In America with Biddy and Oswald Chambers

America held a special spot in Biddy and Oswald Chambers‘ hearts.

Oswald Chambers visited the United States four different times. Biddy visited twice.

They loved Americans and they enjoyed traveling in the country.

The new world gave Oswald and Biddy their first international publication opportunities.America, Oswald Chambers in America, Juji Nakada, Biddy Chambers, Revivalist Press, God's Bible School, Biblical Psychology, Sermon on the Mount

His first two books, Biblical Psychology in 1912, and The Sermon on the Mount in 1915, were published by God’s Bible School’s Revivalist Press.

They were the only books with his name on them as author that Oswald ever saw in print.

Oswald in America

Oswald first voyaged to America in November 1906 with his Japanese missionary friend Juji Nakada.

Once landed in New York, they traveled to Cincinnati, Ohio, where Oswald taught at God’s Bible School for six months.

He enjoyed meeting the good folks at the school and established lifelong friendships with several.

Oswald taught at several camp meetings during his time, at least one in North Carolina, with a final ten-day camp at God’s Bible School.

America, Oswald Chambers in America, Juji Nakada, Biddy Chambers, Revivalist Press, God's Bible School, Biblical Psychology, Sermon on the Mount

OC returning to England 1910

After his six months of teaching concluded, God’s Bible School provided him with a $500 honorarium.

Oswald and Nakada rode a train across the American continent to Seattle where they caught a ship to Japan.

About the country he wrote to his sister:

“The scenery is superb . . . the Rockies–I cannot hope to describe these to you. Massive, unspeakable heights, all snow-clad. The air raw, piercing and cold; mighty pine trees are clustered in thousands all around; sublime rivers and waterfalls, and daring ingenious railways.

“I have a continual 103rd Psalm in my heart.”

He returned again to speak at Holiness camp meetings up and down the eastern seaboard in 1908, 1909 and 1910.

Biddy in America

Biddy’s first voyage to New York took place in May, 1908 and it changed her life.

While she knew Oswald Chambers before, they became far better acquainted over the ten days they traveled. The two fell in love.

They parted once arrived in New York and Oswald went on to God’s Bible School while Biddy moved in with her friend Marian in Brooklyn.

She got a job and loved working with Americans, as Biddy’s daughter Kathleen explained:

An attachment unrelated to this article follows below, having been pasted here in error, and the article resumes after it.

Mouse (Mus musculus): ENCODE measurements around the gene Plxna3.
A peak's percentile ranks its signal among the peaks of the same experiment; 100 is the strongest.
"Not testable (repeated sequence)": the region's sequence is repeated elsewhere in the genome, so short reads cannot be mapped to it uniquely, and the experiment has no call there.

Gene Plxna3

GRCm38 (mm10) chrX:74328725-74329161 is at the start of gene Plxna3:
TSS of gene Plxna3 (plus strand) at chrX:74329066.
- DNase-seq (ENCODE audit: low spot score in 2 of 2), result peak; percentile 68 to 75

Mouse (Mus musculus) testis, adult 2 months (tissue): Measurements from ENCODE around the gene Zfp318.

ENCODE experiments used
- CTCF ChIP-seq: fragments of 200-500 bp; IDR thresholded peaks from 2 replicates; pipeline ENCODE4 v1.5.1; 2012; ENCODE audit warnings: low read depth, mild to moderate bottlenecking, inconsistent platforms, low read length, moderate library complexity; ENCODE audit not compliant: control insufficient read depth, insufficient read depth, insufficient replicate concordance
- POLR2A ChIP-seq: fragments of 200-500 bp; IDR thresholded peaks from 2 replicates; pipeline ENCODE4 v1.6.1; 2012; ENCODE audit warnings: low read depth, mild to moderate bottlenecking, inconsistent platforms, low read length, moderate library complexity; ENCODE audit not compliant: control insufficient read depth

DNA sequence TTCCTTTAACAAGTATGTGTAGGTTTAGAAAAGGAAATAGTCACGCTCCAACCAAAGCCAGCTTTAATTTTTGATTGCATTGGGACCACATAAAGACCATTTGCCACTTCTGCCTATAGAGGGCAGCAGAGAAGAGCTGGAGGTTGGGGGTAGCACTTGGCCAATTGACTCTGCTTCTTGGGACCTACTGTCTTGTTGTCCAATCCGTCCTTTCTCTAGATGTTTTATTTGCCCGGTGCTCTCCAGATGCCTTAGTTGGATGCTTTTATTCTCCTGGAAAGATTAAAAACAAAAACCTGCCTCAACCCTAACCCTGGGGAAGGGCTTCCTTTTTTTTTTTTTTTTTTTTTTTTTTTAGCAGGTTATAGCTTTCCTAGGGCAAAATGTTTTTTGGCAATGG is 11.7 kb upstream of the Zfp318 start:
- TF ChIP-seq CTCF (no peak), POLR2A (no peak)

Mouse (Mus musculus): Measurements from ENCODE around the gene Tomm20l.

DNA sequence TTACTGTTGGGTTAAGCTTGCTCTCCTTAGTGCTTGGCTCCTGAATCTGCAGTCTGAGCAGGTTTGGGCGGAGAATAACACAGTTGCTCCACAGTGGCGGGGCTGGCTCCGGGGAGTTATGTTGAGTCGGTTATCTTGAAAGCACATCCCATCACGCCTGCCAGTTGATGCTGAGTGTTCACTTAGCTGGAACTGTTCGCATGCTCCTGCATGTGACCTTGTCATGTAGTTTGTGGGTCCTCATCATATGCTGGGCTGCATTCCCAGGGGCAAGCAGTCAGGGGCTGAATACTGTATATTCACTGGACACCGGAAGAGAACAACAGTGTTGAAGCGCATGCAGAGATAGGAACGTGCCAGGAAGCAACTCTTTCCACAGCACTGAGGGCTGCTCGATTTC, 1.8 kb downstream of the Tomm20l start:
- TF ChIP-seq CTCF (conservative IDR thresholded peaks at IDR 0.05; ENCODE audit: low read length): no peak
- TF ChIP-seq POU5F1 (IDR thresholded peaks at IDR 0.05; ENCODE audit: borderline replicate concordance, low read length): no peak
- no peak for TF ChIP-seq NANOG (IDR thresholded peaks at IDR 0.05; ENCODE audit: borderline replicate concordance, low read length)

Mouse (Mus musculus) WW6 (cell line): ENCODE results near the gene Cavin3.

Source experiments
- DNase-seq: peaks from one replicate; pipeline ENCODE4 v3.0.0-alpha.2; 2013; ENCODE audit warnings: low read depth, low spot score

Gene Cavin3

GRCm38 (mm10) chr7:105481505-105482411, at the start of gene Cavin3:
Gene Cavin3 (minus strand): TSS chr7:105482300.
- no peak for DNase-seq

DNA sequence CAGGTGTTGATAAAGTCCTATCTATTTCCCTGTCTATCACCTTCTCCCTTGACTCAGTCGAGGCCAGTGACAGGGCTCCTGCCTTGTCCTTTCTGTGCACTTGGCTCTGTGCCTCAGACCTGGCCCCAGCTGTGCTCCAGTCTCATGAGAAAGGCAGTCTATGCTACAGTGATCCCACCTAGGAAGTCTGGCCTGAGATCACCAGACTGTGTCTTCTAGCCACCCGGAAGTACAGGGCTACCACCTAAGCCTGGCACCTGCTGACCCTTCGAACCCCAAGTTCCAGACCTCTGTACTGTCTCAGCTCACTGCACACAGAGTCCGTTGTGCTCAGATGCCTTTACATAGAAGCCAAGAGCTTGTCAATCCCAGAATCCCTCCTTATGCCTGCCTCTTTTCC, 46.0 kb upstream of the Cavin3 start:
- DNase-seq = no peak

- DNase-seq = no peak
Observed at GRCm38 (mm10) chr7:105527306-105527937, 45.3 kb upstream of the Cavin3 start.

“She thought it was absolutely wonderful because the bosses came in before she did and they worked hard all day long. When it came time to stop work, everybody went home. She loved being in America.”

It’s not clear how long Biddy intended to stay, but based on Oswald’s expected proposal, she traveled back to England with Marian in the fall.

A honeymoon in America

Mr. and Mrs. Oswald Chambers returned to New York in June 1910 and spent the next four months traveling. They traveled as far north as Maine, south to New Jersey and west to Ohio.

Oswald taught at the camp meetings associated with the Holiness Movement and God’s Bible School.

They spent one week alone at Thomas Seifferth’s Meadow Lawn house in Plaaterkill Valley. Oswald used the time to dictate a book that became The Place of Help many years later. As Biddy explained:

“We spent a little while in the exceedingly grand and beautiful Catskill mountains, amidst scenery which left us with the sense of worship expressed by Isaiah, ‘The whole earth is full of His glory.’”

The couple liked Americans and made many friends both in the United States and elsewhere.

America, Oswald Chambers in America, Juji Nakada, Biddy Chambers, Revivalist Press, God's Bible School, Biblical Psychology, Sermon on the Mount

They spent their honeymoon in America at camp meetings with others! (Wheaton College Special Collections)

Among the Americans who meant much to them were Mr. and Mrs. William Jessop, YMCA director in the Middle East during WWI; Samuel and Amy Zwemer, missionaries to Egypt; and Mr. and Mrs. Charles (Lettie) Cowman of the Oriental Missionary Society.

Oswald envisioned life after World War I as an opportunity to serve missionaries with visits and encouragement. He anticipated once the war finished, he and Biddy would open a Bible school.


He thought if not in England, then possibly in America or Japan.

It all, of course, would depend upon where God ultimately led them.

His most significant work, My Utmost for His Highest, was compiled and published by Biddy in the United States in 1934.

(If any one owns a copy of that first American edition, I’d love to see a photo of it).


What brought Oswald Chambers and Biddy to America? Click to Tweet

Biddy and Oswald Chambers loved Americans–and their work ethic! Click to Tweet

A working and spiritual profitable honeymoon in America for Mr. and Mrs. Oswald Chambers. Click to Tweet



Leave a comment


  1. Kizzie

     /  July 7, 2017

    It is interesting that the Chamberses were friends with the Cowmans, as Mrs. Cowman later wrote Streams in the Desert, another much-loved devotional book.

    • Michelle Ule

       /  July 7, 2017

      Judi Nakada was founder, along with the Cowmans, of the Oriental Missionary Society. When he and Oswald went to Japan, they spent time with the Cowmans and Oswald sailed back to England with them.

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